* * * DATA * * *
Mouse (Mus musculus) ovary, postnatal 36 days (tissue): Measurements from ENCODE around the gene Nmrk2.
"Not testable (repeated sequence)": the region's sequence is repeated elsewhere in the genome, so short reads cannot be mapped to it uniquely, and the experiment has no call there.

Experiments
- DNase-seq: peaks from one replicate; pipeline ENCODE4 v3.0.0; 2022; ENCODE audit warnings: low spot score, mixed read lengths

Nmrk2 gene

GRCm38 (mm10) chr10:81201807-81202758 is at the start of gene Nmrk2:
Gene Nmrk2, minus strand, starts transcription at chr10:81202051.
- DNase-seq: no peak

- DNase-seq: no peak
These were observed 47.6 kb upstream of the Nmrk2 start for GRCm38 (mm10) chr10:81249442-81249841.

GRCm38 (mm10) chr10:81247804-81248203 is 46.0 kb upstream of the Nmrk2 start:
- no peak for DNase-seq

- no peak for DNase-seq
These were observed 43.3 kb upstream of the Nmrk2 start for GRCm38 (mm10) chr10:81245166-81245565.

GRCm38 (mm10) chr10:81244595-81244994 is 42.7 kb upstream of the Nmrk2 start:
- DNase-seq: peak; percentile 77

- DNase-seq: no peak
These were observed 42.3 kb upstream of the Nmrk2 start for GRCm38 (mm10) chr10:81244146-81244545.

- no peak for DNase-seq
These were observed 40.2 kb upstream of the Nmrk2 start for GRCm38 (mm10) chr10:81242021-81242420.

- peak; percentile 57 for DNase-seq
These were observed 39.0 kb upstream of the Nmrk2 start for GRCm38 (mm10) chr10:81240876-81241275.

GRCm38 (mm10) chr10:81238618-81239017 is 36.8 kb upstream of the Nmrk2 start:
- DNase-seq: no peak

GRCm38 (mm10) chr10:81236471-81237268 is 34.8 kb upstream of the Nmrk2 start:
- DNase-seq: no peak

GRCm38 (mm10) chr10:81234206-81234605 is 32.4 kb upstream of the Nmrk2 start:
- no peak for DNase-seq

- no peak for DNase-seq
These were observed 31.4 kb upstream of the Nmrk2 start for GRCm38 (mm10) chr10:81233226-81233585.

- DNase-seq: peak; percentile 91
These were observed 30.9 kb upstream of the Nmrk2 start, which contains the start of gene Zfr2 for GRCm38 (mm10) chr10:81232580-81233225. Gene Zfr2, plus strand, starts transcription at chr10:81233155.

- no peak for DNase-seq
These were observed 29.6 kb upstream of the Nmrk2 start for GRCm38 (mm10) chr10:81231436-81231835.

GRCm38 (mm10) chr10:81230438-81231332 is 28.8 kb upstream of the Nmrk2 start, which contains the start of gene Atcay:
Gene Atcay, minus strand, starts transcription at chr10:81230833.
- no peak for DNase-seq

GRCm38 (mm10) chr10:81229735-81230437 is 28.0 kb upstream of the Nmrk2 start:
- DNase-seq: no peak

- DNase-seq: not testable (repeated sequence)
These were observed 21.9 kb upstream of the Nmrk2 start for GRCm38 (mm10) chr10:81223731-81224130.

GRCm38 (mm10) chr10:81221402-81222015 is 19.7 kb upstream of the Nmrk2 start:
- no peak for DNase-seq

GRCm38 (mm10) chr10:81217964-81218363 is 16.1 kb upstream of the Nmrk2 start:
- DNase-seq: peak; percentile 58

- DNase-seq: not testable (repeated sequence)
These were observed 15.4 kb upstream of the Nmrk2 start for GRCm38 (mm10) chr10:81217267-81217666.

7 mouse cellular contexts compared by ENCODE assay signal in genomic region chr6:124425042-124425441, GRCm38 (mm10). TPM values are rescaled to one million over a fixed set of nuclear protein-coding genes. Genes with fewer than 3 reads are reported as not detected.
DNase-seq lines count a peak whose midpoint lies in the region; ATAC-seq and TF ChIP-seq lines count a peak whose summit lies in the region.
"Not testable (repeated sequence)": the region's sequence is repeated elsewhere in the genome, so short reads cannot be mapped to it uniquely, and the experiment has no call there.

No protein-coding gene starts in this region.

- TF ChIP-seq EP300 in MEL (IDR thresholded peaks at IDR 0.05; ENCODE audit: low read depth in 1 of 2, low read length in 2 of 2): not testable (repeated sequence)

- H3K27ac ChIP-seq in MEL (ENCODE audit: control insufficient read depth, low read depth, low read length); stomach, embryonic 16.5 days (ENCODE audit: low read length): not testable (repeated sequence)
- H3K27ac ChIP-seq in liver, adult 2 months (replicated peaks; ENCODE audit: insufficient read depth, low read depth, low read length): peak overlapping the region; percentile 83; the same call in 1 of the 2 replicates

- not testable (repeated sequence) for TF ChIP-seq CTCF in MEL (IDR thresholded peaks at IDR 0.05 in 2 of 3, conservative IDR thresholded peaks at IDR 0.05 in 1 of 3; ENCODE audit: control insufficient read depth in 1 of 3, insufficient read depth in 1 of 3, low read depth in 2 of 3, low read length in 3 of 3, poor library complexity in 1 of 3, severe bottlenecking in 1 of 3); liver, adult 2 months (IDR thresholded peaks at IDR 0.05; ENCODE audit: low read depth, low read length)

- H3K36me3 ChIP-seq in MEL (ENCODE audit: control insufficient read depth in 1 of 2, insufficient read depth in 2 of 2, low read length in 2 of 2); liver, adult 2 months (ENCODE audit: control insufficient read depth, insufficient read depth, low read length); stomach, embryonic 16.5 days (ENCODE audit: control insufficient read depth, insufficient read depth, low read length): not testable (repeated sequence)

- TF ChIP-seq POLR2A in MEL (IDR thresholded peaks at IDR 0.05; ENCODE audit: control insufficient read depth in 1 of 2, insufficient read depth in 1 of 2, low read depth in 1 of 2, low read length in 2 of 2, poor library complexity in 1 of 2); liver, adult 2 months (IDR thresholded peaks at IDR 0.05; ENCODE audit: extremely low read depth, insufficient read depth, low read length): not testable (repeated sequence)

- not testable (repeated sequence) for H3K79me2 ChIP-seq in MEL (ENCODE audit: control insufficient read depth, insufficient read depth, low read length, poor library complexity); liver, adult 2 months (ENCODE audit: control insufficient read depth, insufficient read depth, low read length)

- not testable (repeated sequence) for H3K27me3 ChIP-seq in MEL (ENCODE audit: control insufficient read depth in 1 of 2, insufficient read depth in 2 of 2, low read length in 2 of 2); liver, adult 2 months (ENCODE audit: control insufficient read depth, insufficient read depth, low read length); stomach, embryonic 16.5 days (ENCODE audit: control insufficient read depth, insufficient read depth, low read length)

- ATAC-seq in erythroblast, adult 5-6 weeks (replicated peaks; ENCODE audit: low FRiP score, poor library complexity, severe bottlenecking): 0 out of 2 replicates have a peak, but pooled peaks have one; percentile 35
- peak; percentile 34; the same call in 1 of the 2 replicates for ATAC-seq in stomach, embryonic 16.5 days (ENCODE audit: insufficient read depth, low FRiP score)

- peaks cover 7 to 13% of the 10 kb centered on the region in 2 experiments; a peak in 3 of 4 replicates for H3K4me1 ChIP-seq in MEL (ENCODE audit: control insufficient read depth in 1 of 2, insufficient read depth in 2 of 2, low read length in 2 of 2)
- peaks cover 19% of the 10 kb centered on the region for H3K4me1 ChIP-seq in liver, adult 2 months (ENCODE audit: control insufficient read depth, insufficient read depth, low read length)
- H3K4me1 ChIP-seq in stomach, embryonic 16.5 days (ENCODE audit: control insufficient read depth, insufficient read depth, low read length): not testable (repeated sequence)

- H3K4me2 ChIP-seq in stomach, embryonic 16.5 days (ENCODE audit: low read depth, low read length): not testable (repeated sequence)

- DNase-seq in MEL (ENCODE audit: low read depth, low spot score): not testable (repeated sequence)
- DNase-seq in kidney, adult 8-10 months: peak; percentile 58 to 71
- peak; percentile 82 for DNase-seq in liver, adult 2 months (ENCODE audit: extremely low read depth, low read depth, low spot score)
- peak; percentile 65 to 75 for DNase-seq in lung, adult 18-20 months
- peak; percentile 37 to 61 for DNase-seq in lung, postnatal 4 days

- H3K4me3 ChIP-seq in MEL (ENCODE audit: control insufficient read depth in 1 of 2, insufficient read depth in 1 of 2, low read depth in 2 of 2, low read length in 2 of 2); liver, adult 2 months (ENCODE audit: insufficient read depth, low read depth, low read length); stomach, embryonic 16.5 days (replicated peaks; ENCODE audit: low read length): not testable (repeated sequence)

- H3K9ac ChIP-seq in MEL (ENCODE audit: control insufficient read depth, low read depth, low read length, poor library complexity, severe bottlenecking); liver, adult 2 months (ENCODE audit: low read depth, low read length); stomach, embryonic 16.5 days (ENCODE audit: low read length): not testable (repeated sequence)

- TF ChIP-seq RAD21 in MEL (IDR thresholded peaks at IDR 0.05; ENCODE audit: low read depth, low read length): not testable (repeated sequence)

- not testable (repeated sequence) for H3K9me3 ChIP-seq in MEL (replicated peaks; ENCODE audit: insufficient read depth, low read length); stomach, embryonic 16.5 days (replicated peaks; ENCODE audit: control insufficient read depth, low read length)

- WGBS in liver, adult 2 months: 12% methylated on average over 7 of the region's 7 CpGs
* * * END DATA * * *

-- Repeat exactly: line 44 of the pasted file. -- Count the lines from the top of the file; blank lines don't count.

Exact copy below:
GRCm38 (mm10) chr10:81217964-81218363 is 16.1 kb upstream of the Nmrk2 start: